“Winter Carnival affects everyone in the community in a positive way,” she said. “The carnival reflects tradition. Today the world is moving so fast that keeping traditions is almost unheard of, but … the Iola Winter Carnival is our town’s way of taking a step back to celebrate and remember our past, present and future.”
“As Queen of the Snows I would represent everything that I have learned from growing up in Iola,” McNamara said. “I would represent community, tradition and local pride.”
Oligney is the daughter of Darrell and Julie Oligney, of Iola.
Her extracurricular activities include cross country, Student Council, National Honor Society (secretary) and playing French horn in the high school band.
Her interests include art, reading, baking, running and spending time with friends and family.
“The Winter Carnival is a great community tradition because it allows for our community to come together and celebrate our past and present,” Oligney said. “Iola has a large Norwegian population, and we keep the culture of it alive, whether it’s by wearing Norwegian sweaters, eating lutefisk or by participating in the annual ski jumping contest.”
“Being the Winter Carnival Queen of the Snows would be such a fun and, more importantly, rewarding honor,” she said. “I believe that my greatest asset as Queen of the Snows would be my friendly personality. I enjoy being around people and even aspire to find a career that focuses on people’s needs. By becoming Queen of the Snows I would be able to meet and talk with many community members that I haven’t had the chance to speak with before.”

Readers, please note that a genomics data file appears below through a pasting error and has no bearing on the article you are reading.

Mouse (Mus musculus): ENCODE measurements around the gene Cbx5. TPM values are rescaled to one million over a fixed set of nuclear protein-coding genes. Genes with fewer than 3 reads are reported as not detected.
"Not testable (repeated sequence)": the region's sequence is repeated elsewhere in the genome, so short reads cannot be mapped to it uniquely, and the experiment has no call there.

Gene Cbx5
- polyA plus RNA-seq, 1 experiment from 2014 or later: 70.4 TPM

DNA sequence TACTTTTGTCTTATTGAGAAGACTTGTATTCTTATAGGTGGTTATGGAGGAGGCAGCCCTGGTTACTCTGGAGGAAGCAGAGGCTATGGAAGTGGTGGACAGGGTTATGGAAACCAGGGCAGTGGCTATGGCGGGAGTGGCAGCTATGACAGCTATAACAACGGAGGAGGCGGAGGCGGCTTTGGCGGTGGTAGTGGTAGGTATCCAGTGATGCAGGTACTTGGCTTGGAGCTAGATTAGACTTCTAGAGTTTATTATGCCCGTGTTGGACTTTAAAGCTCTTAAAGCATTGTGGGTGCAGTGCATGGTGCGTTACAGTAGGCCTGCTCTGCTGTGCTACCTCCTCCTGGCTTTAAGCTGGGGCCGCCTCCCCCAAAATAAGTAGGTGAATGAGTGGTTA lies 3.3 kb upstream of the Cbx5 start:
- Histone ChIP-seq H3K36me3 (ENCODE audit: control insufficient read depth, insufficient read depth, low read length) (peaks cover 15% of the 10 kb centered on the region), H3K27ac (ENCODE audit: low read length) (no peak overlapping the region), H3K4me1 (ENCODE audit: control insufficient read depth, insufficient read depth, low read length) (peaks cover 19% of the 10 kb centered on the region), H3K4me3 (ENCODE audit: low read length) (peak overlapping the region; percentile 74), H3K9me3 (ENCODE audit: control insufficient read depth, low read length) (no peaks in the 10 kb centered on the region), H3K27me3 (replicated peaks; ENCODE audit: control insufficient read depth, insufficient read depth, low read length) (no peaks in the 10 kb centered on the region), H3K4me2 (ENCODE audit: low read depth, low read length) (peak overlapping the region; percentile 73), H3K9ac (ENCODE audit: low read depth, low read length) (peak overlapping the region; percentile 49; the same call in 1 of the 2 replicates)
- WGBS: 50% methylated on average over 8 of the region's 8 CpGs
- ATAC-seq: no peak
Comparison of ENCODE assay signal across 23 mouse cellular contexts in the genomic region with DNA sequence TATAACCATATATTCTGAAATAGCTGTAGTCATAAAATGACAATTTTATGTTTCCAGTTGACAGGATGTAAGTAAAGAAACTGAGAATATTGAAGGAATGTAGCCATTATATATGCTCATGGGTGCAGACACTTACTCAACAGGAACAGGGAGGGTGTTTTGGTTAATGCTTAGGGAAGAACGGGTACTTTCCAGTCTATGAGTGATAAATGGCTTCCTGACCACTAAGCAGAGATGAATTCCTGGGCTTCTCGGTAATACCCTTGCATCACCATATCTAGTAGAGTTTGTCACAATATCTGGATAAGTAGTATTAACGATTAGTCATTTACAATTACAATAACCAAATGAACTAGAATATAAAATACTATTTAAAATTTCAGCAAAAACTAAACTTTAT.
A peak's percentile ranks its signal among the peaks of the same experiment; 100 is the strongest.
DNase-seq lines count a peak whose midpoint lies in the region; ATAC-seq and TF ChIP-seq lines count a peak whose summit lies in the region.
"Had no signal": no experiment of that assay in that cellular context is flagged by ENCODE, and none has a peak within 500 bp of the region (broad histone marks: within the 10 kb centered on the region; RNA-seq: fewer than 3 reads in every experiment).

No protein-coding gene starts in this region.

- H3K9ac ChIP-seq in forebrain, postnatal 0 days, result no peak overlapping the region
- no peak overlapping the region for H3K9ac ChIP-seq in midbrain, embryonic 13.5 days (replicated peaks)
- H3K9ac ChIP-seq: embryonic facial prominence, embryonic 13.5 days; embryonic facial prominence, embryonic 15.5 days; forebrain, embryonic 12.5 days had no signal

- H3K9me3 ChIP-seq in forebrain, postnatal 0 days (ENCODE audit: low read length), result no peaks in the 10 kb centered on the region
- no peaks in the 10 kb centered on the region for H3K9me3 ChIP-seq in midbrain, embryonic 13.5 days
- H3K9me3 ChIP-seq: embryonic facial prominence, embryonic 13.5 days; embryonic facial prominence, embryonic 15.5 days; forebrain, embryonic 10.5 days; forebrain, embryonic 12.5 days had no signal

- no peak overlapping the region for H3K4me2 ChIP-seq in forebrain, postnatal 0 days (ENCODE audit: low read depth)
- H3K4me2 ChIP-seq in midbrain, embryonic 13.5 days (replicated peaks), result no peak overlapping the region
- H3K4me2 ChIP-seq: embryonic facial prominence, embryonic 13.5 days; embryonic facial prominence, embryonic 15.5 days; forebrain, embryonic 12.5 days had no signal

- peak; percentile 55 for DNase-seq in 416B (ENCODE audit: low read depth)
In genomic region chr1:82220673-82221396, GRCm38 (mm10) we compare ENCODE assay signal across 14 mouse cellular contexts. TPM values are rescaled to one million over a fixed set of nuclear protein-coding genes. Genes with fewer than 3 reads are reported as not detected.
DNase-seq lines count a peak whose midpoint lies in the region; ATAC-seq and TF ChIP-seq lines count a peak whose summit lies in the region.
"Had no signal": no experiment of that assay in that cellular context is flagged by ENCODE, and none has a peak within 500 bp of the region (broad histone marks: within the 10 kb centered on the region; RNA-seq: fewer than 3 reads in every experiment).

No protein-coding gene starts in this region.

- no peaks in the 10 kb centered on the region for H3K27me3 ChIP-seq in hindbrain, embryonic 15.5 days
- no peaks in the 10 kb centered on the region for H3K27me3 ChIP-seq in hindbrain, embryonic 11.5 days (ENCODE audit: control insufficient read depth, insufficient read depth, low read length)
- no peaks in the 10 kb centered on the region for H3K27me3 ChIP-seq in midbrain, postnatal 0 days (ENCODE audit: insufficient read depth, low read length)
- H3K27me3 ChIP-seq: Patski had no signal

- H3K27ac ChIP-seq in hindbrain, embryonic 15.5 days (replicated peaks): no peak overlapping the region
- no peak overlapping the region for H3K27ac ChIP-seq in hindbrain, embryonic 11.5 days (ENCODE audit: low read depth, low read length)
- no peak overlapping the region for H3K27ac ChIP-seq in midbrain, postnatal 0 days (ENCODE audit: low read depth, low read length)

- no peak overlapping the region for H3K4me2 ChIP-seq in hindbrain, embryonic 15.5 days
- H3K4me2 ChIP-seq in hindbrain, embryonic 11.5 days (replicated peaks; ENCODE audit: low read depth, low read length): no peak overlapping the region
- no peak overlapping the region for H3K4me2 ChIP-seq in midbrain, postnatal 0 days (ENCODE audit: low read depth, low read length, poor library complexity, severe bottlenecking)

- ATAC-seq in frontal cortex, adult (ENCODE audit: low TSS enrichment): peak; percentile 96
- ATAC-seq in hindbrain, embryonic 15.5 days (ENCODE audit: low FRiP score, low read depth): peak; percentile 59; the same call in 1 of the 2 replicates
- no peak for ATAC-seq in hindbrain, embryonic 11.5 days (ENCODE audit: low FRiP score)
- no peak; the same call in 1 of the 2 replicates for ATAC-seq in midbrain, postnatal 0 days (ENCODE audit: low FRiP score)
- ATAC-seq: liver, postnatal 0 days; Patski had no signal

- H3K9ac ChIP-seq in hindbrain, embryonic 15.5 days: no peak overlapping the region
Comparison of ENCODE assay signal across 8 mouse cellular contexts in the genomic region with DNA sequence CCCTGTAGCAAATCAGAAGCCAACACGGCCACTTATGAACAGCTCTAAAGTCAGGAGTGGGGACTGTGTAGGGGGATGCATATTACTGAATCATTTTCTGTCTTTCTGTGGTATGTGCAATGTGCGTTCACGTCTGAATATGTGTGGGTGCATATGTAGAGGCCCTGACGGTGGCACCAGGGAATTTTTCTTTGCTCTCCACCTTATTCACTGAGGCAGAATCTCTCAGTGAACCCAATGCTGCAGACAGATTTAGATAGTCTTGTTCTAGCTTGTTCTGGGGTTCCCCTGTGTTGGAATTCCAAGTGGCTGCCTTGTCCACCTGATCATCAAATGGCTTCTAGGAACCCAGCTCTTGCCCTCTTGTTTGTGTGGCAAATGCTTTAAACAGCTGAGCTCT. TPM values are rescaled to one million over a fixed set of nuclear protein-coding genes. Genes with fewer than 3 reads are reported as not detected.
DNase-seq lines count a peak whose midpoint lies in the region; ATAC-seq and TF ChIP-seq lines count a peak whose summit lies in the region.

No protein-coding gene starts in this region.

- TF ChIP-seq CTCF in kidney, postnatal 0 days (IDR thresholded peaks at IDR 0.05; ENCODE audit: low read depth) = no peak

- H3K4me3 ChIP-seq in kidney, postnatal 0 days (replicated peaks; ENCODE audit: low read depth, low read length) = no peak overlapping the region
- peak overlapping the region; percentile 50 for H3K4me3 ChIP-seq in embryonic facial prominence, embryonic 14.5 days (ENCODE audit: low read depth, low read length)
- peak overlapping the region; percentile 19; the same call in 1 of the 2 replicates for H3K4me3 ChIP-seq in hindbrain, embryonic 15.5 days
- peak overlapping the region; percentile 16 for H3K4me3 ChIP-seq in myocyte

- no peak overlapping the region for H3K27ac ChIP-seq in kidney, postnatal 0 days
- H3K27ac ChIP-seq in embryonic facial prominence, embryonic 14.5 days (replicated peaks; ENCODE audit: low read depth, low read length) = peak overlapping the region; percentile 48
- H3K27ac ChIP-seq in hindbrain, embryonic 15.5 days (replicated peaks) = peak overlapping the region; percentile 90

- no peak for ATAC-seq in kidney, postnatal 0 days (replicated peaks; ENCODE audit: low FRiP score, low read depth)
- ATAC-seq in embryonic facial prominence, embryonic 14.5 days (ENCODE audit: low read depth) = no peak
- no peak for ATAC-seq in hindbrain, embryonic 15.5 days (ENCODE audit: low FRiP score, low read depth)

In the past, she has attended and even served at the lutefisk supper. “And yes, I have tried lutefisk,” she said.
Last year, she participated in the ice sculpting contest and received an honorable mention.
Bonikowske is the daughter of John and Michelle Bonikowske, of Ogdensburg.
Her extracurricular activities include National Honor Society, Student Council (secretary) and playing trumpet in the high school band.
As a member of the Symco church, she has served at dinners and helped at the annual Union Thresheree. Her favorite part of church life is teaching Sunday School, which she has done since being confirmed in eighth grade.
She volunteers at the Iola Old Car Show and Scandinavia Corn Roast, working for organizations such as the PTO, church and softball.
She currently works at Premier Community Bank. “I’ve really enjoyed working there and getting to know more people around the community,” she said.
Last summer, she attended Badger Girls State in Oshkosh. “During this week of role playing in a mock government, I learned tons about how our government works,” she said.
Bonikowske has attended several leadership conferences, including the Wisconsin Leadership Seminar and the Youth Leadership Congress.
She has participated in honor bands at the University of Wisconsin-Green Bay, Luther College in Iowa and the conference All-Star Band.
“Through the years (the Iola Winter Carnival) has brought the community together in many ways,” Bonikowske said. “In this day and age, it’s easy for us to forget where we came from, but here in Iola, we are proud of our heritage. I, personally, may be German, but in Iola, we all celebrate our inner Norwegian.
“I would take the role of Queen of the Snows very seriously,” she said. “It would be an honor to be selected to represent my community, and I would reflect it in a positive way.”